"It's getting cold out, Siyana. Be as quick as you can," Florin, for one, advised her. She winked at him in reply, but shrugged on the inside. Siyana didn't resent having to stay out in the fields at sunset, although she did find herself pulling her blanket tighter by the minute.
"It is rather cold," she agreed. "Anyone else still working?"
"Actually, yes. I think I saw someone out by the turnips," the blue Neopet remarked, shaking his head. "Crazy."
Siyana chuckled. "Have a good night, Florin."
"Same to you."
What Siyana didn't like, admittedly, was how tired she felt. Her eyelids began to close of their own accord as the hour passed, and she had to force them open with a series of rapid, obstinate blinks.
Evenings weren't exactly when she felt most awake, and the faerie often felt drained by the time she reached the turnip patches, the crops furthest from the village. Not even the golden glow of the spells she cast were enough to keep her from feeling sleepy.
-☼- ☼ -☼-
Siyana wasn't sure what jolted her from her half-daze. It could have been the near-arctic coolness in the air, or it could have been the rustle of the crops in the breeze that filtered through the field. She didn't know.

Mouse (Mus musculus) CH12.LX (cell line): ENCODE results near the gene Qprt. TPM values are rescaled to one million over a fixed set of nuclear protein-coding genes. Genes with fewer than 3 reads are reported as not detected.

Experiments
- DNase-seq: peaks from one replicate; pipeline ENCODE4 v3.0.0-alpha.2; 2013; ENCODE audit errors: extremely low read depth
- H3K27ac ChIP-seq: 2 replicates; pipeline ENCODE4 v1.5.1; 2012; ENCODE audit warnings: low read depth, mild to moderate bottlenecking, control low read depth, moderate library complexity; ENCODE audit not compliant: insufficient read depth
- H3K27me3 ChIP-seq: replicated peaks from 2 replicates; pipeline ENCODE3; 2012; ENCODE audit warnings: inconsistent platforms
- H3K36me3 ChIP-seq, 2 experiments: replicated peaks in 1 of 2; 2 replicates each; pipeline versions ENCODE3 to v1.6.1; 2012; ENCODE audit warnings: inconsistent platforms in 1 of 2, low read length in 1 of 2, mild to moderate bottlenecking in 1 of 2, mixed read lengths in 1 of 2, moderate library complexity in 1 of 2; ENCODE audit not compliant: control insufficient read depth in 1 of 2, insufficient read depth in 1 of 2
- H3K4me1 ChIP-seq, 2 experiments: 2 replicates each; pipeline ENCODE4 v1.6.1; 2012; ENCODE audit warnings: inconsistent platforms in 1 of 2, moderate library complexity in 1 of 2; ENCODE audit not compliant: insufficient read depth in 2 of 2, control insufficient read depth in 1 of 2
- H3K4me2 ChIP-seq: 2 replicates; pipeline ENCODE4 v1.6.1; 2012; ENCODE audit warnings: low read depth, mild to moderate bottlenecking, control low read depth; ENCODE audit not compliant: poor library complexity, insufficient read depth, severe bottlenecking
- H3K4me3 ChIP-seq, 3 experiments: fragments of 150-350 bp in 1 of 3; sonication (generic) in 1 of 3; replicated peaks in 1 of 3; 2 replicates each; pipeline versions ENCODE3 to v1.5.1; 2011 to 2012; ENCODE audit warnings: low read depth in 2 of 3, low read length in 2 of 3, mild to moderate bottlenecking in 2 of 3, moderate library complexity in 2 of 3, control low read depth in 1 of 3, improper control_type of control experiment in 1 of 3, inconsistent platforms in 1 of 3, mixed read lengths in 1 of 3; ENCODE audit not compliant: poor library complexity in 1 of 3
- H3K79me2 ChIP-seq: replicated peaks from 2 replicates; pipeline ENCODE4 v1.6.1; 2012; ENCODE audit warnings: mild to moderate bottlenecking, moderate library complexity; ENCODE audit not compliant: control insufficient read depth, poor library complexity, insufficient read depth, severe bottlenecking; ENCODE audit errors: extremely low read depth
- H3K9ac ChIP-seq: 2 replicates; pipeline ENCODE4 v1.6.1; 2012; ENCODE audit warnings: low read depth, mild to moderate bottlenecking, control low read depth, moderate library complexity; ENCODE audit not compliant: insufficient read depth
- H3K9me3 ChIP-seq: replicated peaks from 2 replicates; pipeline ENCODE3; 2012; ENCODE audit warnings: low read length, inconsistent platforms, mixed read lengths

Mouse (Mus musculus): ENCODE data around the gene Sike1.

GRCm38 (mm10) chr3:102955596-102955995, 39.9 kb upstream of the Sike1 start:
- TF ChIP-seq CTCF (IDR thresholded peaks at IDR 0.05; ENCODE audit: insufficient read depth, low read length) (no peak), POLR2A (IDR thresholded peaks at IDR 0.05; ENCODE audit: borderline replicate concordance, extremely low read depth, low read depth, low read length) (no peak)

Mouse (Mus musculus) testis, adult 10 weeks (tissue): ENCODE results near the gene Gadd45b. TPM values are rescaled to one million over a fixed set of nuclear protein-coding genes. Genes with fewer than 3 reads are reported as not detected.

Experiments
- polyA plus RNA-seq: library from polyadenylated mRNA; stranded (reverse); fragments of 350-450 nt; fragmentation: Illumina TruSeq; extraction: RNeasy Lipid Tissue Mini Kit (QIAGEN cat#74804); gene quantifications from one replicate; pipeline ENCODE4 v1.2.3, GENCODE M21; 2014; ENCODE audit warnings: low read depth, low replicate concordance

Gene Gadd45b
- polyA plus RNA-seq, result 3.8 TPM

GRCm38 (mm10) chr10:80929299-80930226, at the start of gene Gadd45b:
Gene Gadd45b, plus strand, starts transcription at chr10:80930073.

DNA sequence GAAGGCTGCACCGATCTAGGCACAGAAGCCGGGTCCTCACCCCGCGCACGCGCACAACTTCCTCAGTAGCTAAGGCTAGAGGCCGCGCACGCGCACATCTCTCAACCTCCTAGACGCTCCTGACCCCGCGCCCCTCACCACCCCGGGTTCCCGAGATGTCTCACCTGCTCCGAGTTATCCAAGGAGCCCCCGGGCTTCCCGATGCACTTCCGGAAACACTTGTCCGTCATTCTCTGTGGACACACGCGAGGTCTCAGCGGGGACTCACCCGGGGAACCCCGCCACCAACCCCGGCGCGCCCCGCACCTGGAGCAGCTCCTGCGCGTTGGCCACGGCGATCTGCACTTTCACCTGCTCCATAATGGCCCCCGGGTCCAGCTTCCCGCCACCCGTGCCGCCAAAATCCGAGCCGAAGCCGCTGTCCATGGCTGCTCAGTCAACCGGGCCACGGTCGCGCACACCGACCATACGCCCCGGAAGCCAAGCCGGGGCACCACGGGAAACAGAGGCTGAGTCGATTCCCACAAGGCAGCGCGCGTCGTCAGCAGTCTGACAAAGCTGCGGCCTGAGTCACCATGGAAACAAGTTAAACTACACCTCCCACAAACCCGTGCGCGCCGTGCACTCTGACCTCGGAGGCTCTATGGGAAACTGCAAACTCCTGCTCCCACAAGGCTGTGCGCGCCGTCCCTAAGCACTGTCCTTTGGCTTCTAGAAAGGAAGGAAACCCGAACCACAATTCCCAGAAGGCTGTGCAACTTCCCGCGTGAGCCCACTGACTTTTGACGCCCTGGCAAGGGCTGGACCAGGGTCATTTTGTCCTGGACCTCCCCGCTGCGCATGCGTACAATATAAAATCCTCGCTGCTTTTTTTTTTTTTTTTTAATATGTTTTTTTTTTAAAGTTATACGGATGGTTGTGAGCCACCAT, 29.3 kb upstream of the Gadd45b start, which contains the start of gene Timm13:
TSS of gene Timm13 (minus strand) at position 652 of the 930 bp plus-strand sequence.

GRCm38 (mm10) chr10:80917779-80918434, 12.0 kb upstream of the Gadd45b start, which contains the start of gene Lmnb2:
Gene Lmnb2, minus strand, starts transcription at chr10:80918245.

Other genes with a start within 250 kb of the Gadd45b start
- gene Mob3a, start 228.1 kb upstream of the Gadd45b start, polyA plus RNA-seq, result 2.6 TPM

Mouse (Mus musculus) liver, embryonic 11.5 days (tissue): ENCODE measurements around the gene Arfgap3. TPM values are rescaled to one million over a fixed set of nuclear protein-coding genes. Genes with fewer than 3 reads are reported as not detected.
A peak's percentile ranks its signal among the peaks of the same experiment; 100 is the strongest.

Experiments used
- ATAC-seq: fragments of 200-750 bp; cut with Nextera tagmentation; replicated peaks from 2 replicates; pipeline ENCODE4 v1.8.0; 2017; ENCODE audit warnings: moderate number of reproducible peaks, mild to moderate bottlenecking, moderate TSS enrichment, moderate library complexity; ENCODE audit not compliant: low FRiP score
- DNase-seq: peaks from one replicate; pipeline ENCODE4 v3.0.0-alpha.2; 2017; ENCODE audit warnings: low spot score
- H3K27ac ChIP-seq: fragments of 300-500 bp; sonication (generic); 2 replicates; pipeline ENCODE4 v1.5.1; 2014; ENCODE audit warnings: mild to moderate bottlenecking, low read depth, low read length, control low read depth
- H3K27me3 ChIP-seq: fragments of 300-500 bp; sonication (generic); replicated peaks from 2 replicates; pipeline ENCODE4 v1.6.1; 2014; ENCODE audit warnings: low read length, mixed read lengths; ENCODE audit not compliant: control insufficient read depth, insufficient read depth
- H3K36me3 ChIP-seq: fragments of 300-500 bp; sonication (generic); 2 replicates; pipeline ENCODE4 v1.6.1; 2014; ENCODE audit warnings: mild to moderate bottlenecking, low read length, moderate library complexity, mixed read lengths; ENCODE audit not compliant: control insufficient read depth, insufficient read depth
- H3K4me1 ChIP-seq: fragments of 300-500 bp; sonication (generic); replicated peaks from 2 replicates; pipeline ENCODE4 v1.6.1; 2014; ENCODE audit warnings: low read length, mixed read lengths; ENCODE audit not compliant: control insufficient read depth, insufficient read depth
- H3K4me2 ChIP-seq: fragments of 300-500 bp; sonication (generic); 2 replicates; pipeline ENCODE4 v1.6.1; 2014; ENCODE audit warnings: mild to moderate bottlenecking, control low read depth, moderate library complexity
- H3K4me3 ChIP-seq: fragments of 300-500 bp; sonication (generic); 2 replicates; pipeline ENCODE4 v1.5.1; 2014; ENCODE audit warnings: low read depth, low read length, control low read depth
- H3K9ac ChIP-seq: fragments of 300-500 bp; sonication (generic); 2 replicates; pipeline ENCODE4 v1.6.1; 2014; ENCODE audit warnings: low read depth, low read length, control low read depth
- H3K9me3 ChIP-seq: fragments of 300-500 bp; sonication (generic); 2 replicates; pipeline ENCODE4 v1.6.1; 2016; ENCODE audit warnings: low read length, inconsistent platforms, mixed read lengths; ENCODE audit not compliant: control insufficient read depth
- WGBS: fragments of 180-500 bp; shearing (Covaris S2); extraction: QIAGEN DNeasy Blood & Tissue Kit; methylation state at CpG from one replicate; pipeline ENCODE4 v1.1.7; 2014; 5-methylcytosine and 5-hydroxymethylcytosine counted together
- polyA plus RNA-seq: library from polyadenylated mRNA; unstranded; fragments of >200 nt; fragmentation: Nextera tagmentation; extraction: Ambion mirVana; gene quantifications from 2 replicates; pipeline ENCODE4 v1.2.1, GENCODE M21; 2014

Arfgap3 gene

In any case, what Siyana was first aware of was that her surroundings had changed and were now ink-black. Evening had slipped away, and its multi-hued ruby, golds and violets had been replaced by the comparative darkness of night. The second thing that Siyana noticed was that she wasn't alone.
There was movement in her periphery that caused the faerie to frown, rubbing the sleep from her eyes slowly as she squinted into the night. Had she imagined it? She might've dismissed the noise as a stray Petpet, but the movement had been too sizeable.
She glanced behind her. The outline of Applebury Village, with its tall triangular roofs, was just visible to her tired eyes in the moonlight, and she felt her frown deepen. None of the lights were on, indicating that it was late enough now for everyone there, Arell and Florin included, to have retired to bed.
True, Florin had told her that she hadn't been the only one out at sunset. However, no one remained in the fields this late as far as the faerie knew – no one, at least, from the village. Huh. What's going on? Who's out there?
She'd almost convinced herself that she'd imagined the activity when a sound reached Siyana's ears as clear as day. It seemed to come from the bushes that fringed the closest rows of crops, and her gaze narrowed as the sound was followed by the unmistakeable crackle of leaves crunching underfoot. Now that can't be a good sign.
There was someone in the trees nearby.
Siyana's mind spun. It was unusual that there had been someone else out in the fields at sunset, and she questioned now if the 'someone' that Florin had seen had truly been a villager.